No serious student of democracy can afford to be without this book. It offers an original and comprehensive view of what citizens around the world think as democracy's global "third wave" prepares to enter its fourth and perhaps most challenging decade.
The essays in The State of India's Democracy focus on India's economy, society, and politics, providing illuminating insights into the past accomplishments—and continuing challenges—of Indian democracy.
This book compares the experiences of diverse countries, from Latin America to southern Africa, from Uruguay, Japan, and Taiwan to Israel, Afghanistan, and Iraq.
"Emerging Market Democracies provides useful insights into topics that connect market economies to various nations' politics, especially efforts at democratization, and compares and contrasts two important regions of the world in their quests for modernization."—John F. Copper, Asian Affairs
"Well worth reading.... A high-quality comparative political science analysis of democratic consolidation in South Korea."—Mette Skak, Political Studies
"Asian and non-Asian authors debate the desirability of democracy in East Asia... The two editors... do an excellent job introducing the issues, ideas, and approaches of the fifteen authors."—Foreign Affairs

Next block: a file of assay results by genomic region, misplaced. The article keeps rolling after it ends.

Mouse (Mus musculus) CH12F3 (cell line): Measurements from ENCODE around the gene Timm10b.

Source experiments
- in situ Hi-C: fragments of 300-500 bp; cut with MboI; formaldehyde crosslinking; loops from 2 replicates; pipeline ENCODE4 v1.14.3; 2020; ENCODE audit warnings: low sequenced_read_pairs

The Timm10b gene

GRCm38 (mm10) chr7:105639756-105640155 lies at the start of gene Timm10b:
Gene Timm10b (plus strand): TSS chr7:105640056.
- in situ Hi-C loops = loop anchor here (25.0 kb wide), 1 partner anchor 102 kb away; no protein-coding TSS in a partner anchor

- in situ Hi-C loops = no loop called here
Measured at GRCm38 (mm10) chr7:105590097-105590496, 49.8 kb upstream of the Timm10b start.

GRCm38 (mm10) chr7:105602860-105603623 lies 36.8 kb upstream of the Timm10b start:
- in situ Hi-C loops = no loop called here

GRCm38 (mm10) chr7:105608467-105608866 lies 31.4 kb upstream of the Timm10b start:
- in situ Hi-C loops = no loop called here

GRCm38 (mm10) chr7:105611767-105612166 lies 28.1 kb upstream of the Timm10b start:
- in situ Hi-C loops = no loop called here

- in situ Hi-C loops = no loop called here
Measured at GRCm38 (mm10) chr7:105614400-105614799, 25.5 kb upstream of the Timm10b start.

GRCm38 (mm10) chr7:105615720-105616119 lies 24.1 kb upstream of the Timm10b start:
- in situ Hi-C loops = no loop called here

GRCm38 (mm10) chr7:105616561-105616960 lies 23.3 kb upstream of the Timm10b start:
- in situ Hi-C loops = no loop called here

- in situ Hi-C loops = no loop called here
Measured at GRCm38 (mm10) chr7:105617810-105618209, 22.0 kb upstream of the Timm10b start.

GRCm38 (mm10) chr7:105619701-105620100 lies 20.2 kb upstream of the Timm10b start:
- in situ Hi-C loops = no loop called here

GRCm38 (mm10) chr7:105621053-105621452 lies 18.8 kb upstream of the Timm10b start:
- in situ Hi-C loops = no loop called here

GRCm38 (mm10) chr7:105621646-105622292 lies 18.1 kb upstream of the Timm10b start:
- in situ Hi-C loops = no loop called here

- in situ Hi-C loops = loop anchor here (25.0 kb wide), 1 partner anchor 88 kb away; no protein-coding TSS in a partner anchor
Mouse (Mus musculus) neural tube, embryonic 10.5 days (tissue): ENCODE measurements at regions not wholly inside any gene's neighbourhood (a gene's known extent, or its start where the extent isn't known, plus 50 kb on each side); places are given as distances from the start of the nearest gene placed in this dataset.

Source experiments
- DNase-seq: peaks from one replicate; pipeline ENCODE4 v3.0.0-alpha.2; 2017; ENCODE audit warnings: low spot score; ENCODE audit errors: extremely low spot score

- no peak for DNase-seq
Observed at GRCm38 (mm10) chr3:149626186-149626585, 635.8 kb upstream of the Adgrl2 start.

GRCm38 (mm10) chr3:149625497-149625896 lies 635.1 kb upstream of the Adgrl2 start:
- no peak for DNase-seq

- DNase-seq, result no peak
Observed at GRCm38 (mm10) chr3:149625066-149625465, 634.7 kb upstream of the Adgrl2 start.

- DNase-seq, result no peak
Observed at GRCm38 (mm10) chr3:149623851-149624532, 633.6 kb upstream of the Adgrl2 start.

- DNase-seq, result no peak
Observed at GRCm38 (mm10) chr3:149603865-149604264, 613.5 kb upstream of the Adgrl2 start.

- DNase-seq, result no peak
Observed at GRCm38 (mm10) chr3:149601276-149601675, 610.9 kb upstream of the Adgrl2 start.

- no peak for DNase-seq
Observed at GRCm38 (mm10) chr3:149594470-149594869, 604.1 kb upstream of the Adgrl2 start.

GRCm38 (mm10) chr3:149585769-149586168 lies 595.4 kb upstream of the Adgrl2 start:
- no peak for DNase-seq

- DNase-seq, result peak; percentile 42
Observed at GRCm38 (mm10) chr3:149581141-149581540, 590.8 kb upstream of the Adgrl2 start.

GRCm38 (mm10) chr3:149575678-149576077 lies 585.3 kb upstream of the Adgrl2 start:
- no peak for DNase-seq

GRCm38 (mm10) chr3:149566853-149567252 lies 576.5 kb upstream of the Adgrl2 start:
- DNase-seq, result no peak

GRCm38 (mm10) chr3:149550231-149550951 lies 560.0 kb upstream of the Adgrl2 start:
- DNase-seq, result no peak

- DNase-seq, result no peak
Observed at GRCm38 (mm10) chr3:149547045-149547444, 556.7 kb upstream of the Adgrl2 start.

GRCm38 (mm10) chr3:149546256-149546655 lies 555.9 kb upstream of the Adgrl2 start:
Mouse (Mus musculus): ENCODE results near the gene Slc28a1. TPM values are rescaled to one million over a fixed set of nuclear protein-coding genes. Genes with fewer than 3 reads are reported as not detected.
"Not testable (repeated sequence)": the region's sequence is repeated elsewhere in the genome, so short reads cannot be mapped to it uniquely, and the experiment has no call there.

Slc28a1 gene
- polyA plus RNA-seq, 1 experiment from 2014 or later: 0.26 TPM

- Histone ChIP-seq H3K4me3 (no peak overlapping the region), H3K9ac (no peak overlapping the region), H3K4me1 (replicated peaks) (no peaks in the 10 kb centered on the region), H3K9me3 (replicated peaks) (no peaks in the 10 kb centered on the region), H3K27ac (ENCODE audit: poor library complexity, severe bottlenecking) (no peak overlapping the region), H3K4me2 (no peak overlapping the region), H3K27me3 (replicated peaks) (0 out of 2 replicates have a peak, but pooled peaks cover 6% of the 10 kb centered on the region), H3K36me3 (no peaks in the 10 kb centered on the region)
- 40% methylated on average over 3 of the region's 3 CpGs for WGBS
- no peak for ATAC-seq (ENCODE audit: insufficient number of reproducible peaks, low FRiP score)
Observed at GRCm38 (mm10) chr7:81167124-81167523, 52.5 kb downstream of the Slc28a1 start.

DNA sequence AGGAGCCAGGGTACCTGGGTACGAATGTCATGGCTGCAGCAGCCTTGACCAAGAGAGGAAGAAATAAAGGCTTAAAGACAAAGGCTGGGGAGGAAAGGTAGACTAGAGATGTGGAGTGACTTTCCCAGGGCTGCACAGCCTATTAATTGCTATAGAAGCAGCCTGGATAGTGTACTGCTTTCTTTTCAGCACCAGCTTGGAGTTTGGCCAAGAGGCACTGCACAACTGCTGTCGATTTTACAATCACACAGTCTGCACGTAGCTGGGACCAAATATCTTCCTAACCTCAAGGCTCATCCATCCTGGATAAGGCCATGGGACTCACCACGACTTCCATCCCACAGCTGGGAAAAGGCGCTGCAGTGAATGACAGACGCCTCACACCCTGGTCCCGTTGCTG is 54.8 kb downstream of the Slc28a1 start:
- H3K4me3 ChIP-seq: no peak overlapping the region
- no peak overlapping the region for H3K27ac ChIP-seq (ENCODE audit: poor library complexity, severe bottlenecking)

The CCP regime has lost support among three groups it should normally be able to count on: street-level police, retired military officers, and state employees who are drafted into stifling dissent on the part of their own relatives.
Rodrigo Duterte’s rise to the presidency of the Philippines reflects a broader trend in Southeast Asia of voters favoring politicians who elevate order above law. What does the history of “voting against disorder” in Indonesia and Thailand imply for the future of democracy in the Philippines?
The September 2016 Legislative Council election marked the rise of a new political force that emphasizes the specific interests and identity of Hong Kong. It has especially been championed by many of the young people who swelled 2014’s Umbrella Movement protests.
Following the end of the Cold War, an international norm against coups began gaining strength, but it seems to have lost momentum in recent years. What has happened?